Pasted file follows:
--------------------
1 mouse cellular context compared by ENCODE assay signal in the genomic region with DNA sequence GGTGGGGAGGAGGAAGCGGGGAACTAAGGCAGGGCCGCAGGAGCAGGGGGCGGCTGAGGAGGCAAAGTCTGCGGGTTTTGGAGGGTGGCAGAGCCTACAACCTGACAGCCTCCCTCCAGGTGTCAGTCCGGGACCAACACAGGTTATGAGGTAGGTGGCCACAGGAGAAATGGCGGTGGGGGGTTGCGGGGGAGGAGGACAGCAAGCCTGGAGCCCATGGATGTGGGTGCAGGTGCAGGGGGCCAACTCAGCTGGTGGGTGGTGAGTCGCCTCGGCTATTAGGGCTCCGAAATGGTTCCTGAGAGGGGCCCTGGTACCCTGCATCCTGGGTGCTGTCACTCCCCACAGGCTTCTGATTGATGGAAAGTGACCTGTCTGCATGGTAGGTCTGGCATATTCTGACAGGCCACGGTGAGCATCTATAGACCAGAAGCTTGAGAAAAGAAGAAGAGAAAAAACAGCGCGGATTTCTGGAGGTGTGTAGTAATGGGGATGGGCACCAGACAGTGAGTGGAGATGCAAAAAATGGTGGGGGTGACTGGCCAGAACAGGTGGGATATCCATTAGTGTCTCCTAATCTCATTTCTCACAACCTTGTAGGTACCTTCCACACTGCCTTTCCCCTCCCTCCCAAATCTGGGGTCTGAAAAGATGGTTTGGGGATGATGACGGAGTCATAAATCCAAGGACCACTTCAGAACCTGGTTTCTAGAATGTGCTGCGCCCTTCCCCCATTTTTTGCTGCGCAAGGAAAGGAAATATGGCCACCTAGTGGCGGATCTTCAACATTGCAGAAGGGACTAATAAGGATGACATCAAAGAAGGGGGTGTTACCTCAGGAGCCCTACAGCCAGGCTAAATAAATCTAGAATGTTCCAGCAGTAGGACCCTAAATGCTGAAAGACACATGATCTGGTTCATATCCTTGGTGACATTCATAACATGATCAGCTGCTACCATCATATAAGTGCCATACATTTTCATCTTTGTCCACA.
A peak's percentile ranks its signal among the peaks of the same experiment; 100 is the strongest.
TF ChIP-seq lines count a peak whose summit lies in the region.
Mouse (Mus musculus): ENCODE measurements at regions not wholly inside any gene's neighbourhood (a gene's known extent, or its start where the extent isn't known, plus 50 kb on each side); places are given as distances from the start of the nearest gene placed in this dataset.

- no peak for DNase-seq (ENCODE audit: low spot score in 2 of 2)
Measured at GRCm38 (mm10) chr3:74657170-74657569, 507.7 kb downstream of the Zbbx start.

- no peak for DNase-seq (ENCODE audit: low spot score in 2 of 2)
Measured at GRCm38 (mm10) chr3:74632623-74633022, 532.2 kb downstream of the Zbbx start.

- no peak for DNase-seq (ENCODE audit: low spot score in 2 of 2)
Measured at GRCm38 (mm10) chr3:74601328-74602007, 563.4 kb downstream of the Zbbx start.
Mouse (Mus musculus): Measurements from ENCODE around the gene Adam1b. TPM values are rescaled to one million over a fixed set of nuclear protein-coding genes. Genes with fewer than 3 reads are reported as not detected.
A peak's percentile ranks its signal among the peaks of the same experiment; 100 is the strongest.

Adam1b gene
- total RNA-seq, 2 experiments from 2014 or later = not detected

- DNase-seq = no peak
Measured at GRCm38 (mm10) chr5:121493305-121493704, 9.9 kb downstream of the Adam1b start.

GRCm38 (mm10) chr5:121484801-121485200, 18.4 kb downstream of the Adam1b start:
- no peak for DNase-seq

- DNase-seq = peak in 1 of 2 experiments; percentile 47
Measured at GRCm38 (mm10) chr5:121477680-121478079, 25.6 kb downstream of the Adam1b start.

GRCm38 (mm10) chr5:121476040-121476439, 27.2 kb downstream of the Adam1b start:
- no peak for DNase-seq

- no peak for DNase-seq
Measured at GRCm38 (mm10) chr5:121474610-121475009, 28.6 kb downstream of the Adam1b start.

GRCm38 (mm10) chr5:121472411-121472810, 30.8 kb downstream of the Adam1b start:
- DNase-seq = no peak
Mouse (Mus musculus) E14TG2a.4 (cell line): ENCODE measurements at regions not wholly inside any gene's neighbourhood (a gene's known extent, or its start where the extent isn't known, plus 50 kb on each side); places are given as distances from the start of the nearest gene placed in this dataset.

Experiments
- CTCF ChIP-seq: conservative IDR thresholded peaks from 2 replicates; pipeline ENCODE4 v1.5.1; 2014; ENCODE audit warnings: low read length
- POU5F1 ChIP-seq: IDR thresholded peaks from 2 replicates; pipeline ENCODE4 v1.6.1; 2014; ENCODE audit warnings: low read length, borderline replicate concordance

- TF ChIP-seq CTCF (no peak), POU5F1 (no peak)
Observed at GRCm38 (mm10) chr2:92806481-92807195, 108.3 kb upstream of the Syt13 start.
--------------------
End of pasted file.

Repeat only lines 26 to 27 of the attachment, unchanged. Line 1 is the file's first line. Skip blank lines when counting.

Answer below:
- DNase-seq = no peak
Mouse (Mus musculus) E14TG2a.4 (cell line): ENCODE measurements at regions not wholly inside any gene's neighbourhood (a gene's known extent, or its start where the extent isn't known, plus 50 kb on each side); places are given as distances from the start of the nearest gene placed in this dataset.